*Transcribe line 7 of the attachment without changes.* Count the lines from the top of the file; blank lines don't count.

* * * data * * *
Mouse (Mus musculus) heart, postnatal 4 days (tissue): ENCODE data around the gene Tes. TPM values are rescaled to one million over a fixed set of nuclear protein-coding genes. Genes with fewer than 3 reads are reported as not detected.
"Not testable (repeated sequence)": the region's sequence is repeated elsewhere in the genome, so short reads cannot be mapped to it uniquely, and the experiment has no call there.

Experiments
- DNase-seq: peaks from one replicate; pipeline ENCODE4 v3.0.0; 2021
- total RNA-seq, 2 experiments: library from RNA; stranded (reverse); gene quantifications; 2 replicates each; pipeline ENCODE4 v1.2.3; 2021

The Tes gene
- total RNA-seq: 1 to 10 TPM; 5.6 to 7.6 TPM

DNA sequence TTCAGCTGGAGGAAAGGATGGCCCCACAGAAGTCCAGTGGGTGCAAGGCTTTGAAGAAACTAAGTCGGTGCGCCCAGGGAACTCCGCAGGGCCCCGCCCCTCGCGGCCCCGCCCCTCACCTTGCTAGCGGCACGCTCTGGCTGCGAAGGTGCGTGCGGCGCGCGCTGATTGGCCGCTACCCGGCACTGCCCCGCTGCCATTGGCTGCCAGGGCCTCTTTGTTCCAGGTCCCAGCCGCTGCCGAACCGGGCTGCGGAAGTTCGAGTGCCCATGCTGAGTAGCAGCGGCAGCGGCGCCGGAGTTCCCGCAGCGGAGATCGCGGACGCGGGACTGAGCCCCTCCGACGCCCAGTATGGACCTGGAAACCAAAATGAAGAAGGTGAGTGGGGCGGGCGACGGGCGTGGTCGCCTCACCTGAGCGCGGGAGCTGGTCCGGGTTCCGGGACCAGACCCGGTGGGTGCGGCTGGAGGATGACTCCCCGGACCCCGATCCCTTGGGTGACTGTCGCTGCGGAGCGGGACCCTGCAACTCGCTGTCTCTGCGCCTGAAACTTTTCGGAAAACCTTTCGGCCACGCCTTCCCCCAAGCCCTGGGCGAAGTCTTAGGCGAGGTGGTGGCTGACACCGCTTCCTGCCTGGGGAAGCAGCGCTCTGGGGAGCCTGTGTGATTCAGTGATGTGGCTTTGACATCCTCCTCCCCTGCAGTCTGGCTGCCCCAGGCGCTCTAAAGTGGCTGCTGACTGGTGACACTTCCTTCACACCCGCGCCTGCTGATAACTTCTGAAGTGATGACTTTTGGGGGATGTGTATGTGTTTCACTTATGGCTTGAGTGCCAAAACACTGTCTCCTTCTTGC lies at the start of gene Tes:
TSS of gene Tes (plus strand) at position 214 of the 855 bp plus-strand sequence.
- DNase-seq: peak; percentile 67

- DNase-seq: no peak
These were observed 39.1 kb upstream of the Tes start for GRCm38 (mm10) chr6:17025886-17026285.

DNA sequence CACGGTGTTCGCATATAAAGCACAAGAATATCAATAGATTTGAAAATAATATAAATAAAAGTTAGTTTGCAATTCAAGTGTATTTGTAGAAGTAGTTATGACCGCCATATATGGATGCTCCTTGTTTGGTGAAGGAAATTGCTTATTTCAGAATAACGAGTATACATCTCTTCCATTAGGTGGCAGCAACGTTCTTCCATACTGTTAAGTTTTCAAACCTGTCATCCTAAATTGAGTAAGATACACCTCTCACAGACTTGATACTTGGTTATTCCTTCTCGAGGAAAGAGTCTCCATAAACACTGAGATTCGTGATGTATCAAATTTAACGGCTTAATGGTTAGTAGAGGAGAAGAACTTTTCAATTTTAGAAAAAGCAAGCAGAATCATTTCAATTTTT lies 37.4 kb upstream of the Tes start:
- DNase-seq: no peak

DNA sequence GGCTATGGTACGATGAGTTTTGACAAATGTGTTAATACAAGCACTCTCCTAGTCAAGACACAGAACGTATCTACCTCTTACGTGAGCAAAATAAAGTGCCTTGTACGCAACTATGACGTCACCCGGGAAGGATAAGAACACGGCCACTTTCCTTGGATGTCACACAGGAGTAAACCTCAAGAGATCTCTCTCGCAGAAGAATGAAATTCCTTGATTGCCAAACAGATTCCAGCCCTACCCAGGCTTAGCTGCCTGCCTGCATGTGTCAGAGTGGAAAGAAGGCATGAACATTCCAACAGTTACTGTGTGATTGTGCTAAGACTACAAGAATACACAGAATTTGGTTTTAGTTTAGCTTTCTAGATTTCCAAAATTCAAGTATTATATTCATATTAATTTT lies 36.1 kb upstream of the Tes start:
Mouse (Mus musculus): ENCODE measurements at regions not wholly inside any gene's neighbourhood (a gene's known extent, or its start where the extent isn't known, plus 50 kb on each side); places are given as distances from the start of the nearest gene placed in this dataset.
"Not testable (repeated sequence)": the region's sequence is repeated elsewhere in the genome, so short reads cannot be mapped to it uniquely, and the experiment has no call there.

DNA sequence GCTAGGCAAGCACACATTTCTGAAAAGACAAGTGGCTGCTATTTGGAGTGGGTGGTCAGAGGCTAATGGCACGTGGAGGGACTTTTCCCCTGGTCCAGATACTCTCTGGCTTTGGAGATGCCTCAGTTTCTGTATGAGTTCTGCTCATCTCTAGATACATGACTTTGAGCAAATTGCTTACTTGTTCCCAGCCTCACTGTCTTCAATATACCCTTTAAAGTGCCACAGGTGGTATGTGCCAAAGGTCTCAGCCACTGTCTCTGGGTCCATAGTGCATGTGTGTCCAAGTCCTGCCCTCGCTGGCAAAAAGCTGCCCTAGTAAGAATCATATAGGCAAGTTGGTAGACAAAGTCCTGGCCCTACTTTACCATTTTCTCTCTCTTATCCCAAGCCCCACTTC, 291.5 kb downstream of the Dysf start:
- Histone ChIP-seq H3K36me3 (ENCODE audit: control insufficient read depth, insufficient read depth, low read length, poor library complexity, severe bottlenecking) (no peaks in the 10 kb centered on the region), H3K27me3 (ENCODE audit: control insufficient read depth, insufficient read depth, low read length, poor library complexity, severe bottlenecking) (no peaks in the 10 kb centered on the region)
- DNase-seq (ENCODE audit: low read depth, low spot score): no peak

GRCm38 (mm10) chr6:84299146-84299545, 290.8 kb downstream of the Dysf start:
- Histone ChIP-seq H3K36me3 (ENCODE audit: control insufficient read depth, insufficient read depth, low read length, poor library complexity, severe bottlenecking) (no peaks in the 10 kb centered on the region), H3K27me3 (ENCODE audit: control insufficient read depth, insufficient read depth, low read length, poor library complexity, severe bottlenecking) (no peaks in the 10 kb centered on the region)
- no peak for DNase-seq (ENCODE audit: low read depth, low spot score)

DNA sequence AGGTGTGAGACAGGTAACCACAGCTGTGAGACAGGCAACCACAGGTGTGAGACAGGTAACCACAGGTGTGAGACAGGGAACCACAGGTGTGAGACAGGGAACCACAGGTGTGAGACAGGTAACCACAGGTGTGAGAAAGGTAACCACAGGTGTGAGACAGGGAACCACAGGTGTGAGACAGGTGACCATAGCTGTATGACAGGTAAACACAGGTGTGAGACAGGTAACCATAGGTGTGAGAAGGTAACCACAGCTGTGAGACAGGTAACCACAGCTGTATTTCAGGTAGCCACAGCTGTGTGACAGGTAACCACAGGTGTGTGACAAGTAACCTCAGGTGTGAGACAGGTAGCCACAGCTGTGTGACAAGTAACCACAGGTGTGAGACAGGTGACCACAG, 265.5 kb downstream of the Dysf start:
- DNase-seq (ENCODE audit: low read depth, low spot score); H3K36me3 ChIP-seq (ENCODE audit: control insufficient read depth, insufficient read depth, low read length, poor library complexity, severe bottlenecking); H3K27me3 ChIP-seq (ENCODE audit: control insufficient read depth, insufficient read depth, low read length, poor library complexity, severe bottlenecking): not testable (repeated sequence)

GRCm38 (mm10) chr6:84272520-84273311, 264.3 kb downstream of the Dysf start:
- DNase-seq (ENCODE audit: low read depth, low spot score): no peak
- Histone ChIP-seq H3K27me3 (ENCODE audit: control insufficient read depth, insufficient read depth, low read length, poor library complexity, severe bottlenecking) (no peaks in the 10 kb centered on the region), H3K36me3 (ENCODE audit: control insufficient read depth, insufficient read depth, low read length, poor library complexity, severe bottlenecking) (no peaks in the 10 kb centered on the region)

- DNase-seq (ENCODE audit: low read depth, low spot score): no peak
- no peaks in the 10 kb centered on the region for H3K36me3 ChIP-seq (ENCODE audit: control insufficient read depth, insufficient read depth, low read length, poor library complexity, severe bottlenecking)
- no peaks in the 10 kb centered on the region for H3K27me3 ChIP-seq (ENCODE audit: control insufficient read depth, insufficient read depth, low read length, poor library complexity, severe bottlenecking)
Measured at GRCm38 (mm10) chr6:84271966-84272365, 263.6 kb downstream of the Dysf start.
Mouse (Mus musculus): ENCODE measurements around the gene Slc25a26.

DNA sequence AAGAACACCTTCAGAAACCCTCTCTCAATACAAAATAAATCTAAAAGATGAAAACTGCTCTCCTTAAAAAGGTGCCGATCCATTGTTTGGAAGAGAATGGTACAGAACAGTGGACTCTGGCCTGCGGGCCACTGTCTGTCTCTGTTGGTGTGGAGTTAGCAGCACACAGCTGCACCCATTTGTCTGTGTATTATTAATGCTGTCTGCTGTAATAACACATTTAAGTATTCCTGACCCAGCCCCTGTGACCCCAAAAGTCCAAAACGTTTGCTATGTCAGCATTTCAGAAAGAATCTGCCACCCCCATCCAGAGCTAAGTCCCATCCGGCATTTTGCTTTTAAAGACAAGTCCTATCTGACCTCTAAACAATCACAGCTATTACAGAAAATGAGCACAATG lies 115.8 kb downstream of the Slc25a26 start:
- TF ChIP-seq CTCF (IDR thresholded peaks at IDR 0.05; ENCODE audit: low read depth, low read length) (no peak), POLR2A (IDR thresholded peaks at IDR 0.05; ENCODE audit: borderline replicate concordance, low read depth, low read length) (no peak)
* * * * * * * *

- total RNA-seq: 1 to 10 TPM; 5.6 to 7.6 TPM